Theodore Roosevelt was a man surrounded by and devoted to his family through all the years of his life, and it would be impossible to understand him fully without understanding where he came from, the people who influenced him, the experiences of his childhood, his relationships with parents, siblings and his extended family network, his schoolmates and early teachers, his travels and adventures. He did not come into being fully-formed as the TR of legend - all 'bully' and gnashing white teeth, larger-than-life declarations and inexhaustible energy - he became that man through the passage of time and experience, and to skip over those years is to really miss so much of who he was.
David McCullough is an excellent writer and I've never yet failed to thoroughly enjoy one of his books. That, coupled with such a marvellous subject as Theodore Roosevelt, meant this book was a joy to read from start to finish. There was little here I did not already know from reading Edmund Morris's wonderful three-volume biography of Theodore Roosevelt, but the opportunity to read in such depth was more than welcome.
I was a bit wary when I opened this book, fearing that I would find the kind of second-rate hagiography that popular authors pass off of a sanitized American past. McCullough is well known and popular in the US as a sentimentalist. While I feared this would be the same, in this book McCullough really is a distinguished historian and a terrific writer.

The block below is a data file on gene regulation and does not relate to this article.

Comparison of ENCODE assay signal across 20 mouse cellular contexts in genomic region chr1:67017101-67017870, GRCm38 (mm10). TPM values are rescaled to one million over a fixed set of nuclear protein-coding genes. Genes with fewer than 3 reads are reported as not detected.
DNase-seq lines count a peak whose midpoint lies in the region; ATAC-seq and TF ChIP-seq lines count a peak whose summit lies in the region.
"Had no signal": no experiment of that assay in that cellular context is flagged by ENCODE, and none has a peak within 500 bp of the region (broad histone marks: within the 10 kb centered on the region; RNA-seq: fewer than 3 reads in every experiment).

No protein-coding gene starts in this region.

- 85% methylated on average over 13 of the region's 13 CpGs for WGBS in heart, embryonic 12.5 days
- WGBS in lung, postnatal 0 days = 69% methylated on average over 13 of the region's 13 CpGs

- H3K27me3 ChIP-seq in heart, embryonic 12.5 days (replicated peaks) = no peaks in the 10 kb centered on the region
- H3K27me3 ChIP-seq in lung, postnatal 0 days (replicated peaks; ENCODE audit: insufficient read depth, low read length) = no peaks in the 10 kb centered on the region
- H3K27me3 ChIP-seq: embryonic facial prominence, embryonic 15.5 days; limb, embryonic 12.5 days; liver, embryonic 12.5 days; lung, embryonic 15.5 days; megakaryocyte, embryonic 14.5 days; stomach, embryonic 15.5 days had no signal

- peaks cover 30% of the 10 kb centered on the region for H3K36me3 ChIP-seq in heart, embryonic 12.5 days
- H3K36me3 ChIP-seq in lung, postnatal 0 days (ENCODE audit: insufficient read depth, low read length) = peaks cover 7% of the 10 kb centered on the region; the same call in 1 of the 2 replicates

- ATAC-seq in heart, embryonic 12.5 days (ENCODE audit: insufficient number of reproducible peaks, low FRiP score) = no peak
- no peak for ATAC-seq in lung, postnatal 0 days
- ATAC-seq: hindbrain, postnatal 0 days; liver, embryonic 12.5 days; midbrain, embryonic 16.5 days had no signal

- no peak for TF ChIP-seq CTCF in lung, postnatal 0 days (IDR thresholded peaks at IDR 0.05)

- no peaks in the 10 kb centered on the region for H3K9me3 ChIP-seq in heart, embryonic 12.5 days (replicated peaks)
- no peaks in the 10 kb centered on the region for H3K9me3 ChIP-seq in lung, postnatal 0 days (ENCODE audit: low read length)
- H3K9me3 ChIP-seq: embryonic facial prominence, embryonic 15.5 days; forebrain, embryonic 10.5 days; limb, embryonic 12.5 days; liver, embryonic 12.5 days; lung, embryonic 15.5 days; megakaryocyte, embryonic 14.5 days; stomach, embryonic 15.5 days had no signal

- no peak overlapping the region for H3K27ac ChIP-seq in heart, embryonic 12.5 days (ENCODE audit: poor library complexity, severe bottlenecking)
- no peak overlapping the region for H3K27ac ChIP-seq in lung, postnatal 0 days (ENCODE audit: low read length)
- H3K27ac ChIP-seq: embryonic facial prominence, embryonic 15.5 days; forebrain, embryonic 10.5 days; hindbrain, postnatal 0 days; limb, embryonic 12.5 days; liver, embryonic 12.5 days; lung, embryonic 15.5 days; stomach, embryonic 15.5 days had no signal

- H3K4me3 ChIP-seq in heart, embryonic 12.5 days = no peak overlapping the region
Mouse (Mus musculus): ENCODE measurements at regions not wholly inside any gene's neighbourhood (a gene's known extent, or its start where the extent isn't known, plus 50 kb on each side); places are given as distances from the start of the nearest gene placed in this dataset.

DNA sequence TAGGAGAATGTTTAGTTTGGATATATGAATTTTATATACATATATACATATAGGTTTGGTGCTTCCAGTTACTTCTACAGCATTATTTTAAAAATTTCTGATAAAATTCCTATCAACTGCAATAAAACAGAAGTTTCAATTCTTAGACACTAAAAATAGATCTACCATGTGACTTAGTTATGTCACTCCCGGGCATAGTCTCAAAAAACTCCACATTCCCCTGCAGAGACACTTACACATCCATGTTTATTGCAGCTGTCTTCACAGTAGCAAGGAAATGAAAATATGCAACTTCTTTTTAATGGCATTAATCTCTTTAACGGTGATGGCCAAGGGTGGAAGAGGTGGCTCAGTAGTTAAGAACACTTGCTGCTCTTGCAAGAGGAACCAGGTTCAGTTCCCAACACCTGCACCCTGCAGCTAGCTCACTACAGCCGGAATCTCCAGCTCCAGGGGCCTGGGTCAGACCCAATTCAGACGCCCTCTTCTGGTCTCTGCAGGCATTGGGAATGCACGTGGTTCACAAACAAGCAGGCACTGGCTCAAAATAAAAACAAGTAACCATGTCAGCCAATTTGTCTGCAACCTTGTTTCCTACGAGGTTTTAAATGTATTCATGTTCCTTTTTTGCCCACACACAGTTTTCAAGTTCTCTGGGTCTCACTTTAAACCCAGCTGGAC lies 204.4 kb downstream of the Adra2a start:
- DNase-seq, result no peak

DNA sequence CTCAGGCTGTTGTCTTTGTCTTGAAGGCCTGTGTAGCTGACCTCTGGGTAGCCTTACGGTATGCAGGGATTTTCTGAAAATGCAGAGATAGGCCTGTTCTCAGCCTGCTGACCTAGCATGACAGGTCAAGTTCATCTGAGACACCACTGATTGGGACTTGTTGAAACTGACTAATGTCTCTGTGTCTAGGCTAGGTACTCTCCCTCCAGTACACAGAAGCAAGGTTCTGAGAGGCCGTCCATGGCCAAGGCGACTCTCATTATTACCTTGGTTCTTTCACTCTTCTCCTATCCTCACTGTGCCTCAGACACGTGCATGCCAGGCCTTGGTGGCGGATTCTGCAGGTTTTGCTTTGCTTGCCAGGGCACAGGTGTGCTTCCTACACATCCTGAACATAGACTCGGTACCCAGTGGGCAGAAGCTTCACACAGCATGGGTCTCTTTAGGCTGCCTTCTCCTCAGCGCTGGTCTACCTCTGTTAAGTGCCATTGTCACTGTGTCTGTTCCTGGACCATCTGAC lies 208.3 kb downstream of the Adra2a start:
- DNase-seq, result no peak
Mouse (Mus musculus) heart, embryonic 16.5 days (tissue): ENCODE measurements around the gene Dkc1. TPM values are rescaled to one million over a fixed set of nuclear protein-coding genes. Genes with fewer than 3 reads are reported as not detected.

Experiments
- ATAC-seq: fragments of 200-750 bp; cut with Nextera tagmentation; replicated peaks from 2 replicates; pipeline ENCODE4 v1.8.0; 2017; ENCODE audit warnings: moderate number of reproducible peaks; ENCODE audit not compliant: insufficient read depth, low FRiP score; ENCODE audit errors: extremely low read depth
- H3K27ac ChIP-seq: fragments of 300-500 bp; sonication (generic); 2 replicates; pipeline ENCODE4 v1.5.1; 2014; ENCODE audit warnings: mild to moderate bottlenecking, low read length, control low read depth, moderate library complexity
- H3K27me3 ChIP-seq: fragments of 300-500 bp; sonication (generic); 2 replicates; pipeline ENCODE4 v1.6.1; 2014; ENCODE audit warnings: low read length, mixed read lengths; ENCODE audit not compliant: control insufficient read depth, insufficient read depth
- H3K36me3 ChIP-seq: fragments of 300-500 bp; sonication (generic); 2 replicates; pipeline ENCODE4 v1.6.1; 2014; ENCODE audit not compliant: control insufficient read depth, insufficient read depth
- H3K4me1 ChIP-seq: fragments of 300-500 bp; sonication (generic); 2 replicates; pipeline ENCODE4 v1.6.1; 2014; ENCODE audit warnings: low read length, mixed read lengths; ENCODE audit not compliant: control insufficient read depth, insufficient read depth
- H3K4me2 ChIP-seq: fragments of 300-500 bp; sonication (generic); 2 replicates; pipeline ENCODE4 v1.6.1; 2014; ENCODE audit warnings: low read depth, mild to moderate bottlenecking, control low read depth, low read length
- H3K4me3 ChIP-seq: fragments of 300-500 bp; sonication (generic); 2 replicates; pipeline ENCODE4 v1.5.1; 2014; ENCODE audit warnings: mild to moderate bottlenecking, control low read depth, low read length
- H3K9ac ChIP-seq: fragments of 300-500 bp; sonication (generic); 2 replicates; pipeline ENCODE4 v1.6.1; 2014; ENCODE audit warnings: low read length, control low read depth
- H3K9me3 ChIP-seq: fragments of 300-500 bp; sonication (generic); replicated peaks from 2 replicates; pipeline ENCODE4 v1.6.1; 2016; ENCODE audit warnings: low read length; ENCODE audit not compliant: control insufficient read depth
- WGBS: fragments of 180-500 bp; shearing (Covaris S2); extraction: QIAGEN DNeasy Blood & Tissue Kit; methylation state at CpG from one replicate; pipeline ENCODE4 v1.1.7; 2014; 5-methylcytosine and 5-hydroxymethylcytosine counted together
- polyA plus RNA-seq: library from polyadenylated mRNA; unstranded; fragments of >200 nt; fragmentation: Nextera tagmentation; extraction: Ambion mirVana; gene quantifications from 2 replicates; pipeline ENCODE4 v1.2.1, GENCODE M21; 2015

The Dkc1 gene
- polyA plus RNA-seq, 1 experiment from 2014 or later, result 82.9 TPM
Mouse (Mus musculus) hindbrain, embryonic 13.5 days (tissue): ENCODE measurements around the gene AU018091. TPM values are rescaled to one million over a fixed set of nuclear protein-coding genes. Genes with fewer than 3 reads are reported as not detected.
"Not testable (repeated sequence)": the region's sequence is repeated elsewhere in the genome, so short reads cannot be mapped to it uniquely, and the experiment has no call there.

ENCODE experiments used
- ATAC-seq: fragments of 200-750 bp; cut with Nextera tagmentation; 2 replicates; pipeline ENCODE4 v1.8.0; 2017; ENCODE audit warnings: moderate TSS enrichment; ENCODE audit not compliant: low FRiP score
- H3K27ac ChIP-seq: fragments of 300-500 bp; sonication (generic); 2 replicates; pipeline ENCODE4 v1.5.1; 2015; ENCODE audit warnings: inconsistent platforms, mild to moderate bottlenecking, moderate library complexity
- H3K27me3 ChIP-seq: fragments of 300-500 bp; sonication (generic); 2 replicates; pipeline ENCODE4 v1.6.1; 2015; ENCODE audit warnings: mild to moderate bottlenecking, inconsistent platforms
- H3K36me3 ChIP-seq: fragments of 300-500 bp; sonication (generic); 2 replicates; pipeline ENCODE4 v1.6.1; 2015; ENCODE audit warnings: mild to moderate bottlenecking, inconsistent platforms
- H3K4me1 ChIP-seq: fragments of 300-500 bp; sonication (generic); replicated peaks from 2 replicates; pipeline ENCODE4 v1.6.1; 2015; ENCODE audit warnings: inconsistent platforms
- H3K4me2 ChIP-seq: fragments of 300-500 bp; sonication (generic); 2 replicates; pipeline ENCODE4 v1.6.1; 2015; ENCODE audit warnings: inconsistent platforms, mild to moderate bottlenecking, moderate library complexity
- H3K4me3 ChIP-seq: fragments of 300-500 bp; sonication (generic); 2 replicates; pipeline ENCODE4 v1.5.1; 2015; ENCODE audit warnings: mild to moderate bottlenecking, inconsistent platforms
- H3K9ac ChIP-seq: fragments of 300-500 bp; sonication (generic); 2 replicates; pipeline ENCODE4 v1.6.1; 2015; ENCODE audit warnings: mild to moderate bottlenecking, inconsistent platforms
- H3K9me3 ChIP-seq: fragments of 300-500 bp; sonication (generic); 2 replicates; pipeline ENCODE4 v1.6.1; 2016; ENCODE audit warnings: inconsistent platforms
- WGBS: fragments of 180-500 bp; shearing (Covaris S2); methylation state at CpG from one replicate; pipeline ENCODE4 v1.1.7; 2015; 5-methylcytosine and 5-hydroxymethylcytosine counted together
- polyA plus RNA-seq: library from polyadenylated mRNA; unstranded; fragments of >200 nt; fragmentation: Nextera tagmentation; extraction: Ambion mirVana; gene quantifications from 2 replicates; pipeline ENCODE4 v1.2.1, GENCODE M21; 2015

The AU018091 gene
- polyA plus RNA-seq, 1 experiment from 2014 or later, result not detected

He made the era from the Civil War to the eve of World War 1 come alive through the story of one remarkable family. From the standpoint of this rich, elite family, the reader witnesses a panoramic view of the period and all its conventions. In addition, the author covers TR's psychology remarkably well, from his sickly youth to his acceptance of the banner of family honor when his stronger brother proved incapable.
Nonetheless, without becoming overly sanitized, at times I sensed that McCullough presented an overly optimistic view of the Roosevelts, much as does Doris Kearns in her (excellent) books. TR's sister Bamie, for example, is mentioned as having a sharp tongue that expertly wounded many around her, though McCullough adds that she "never did any real damage". How could he know that? Does it even mean anything to say such a thing? Moreover, TR's father appears too good and upright to have existed, but then given the Victorian style of positive thinking (and writing), we will never know. This optimism, I guess, reflects McCullough's temperament.
Mr. McCullough has done it again. This time, he shows Theodore Roosevelt from a child to a young man, and reveals the influence of his family. Many books try to explain how a person becomes "great," but this one succeeds. Roosevelt came from an unusual family and its influence on him is illustrated. Excellent background on an extraordinary president.
This book offers something new to the history of Theodore Roosevelt: The reader gets a close look at the environment and family life that shaped and molded this great leader. After reading this book you will have new insight into seeing why T.R. acted as he did. The author mentions in the preface that he was told by a relative of T.R. that the one thing all the other bigraphies and books on the Roosevelts lacked was seeing how the family was part of a clan - that this was indeed a huge influence on T.R. This book will show you what this means. Mr. McCullough is a brilliant and entertaining author. This book will also be enjoyable for those of you who enjoyed him in the Presidents series on PBS. Highly Recommended